Paying only the minimum monthly requirement on your credit card bill has no direct impact on your credit score. However, there are indirect effects that consumers shoudl be aware of. First, there is the potential risk of increasing one's overall credit utilisation – a factor that can negatively influence your credit score. Credit utilisation refers to the percentage of your total available credit limit you are using. For example, if your outstanding balance is S$400, and your available line of credit is S$1,000, your utilization would be at 40%.
In general, it is best to keep your credit utilisation below 30%. Although there is no radical shift that happens once you reach 30%, being close to maxing out your credit limit can be quite bad for your credit score. When you make just the minimum credit card payments, however, your balance and your credit utilisation declines by the lowest possible amount. If you are close to having maxed out your credit card, paying just the minimum will cause your issuer to report a high utilisation ratio to the credit bureaus.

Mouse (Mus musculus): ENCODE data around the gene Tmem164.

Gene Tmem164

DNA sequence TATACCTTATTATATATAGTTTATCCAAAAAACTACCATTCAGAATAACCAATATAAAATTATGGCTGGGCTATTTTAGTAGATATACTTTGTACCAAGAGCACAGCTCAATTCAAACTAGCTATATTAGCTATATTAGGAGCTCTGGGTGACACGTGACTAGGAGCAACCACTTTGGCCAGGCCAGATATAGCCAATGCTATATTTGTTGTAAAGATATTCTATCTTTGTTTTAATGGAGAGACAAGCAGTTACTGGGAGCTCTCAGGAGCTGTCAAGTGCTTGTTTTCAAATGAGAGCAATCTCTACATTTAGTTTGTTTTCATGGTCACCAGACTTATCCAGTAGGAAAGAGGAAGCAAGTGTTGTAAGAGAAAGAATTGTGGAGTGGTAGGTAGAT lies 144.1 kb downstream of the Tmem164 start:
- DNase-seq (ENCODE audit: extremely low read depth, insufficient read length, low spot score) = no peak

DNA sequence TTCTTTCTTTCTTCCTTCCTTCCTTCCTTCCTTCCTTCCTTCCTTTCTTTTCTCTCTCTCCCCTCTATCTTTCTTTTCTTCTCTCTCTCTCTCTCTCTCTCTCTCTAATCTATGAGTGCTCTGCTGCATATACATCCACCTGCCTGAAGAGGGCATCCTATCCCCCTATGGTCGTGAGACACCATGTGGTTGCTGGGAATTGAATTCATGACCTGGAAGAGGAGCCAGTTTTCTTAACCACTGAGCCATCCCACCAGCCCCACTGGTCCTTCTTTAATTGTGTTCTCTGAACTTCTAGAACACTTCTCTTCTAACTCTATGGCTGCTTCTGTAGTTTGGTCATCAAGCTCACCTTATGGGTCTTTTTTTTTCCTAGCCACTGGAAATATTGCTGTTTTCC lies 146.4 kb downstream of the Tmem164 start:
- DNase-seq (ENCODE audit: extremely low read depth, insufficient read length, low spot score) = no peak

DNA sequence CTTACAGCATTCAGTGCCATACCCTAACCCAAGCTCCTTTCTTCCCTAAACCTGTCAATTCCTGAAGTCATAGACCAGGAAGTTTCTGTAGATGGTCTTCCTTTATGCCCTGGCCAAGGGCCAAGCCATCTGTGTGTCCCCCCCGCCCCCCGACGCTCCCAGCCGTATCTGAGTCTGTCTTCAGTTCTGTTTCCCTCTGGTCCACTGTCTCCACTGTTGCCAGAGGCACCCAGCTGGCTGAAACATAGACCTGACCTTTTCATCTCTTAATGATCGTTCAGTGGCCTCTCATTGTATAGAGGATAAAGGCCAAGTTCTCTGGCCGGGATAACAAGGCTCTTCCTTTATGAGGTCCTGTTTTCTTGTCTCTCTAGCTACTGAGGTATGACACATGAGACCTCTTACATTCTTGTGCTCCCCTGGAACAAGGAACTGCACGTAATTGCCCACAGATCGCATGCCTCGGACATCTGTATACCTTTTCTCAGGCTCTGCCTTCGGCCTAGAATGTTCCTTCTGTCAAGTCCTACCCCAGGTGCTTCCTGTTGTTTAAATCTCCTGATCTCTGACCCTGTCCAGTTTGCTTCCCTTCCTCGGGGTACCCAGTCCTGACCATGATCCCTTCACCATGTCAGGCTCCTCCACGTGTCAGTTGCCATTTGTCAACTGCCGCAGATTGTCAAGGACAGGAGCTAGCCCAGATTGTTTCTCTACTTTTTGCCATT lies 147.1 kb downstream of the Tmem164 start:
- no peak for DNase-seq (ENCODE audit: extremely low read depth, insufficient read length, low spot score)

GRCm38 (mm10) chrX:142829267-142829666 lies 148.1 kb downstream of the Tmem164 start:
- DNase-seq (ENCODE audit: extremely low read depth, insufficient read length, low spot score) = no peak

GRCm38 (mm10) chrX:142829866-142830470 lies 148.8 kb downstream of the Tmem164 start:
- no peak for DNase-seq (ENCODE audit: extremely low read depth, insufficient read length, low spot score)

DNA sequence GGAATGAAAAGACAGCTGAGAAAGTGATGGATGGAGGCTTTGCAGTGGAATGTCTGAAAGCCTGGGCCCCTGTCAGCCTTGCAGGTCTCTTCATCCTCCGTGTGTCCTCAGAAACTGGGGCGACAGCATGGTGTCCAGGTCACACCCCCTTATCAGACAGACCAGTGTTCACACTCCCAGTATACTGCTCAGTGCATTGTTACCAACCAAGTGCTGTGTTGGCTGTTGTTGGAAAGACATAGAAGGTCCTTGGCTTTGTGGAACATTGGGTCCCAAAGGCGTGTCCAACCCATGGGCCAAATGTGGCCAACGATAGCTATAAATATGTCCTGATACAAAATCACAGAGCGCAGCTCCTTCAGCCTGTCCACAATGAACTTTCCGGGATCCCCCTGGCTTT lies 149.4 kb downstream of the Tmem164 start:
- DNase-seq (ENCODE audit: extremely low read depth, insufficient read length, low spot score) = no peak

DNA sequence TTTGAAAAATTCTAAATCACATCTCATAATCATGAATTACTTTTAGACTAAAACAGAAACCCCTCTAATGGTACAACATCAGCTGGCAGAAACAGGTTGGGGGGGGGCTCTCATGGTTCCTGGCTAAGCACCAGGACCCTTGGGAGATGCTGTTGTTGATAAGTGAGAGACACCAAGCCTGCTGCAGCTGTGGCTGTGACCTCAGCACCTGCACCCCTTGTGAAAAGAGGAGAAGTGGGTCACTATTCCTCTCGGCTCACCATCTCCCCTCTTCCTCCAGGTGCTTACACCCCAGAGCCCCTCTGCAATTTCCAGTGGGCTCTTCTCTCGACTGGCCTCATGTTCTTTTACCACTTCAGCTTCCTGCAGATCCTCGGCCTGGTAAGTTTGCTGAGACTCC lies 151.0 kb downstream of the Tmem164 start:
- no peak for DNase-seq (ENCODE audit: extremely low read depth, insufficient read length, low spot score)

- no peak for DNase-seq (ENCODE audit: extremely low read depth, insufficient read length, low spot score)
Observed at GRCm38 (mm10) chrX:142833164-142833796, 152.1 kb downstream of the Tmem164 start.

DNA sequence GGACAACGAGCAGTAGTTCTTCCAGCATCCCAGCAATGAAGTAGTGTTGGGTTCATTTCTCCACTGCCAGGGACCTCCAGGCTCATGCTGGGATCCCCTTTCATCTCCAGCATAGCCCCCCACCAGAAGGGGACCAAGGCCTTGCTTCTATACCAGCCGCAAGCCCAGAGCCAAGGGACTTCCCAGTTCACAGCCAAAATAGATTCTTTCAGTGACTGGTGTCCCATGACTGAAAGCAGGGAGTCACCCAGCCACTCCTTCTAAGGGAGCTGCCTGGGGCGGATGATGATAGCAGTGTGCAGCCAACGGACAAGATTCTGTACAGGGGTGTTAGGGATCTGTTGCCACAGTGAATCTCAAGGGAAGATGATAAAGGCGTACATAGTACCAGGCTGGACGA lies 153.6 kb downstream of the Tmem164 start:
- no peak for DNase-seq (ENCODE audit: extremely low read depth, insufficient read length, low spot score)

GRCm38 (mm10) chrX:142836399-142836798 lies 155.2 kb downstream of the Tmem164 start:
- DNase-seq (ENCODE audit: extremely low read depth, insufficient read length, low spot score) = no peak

Consequences of Paying Less Than The Minimum Credit Card Payment
There are many consequences of paying less than the minimum amount due on a credit card will have a series of negative consequences. Of course, the most obvious one is having to pay late payment fees. On top of any late payment charges you’ll have to pay, your issuer may also report your tardiness to the credit bureaus, which will leave a long-lasting impact on your credit report and credit scores. In most cases, paying less than the minimum amount due will be treated as if you did not pay your bill at all. Unless you officially worked out a separate payment plan with your issuer, you are contractually obligated to pay at least the minimum.
Here are is a little more information about the three major consequences of paying less than the minimum amount due on your credit card:
- Late Fees: Your issuer will charge you a late fee that you will be required to pay in full on your next billing statement. The fee will make your next month’s minimum payment larger than what it would have otherwise been. This fee generally ranges from S$50 to S$80.
- Penalty APR: Paying less than the minimum amount due can cause your issuer to impose a penalty APR on your future balances. This special type of APR is much higher than average, often being as high as 29% to 30%.
- Credit Score: Since paying less than the minimum amount due counts as a late payment, it also has a negative impact on your credit score.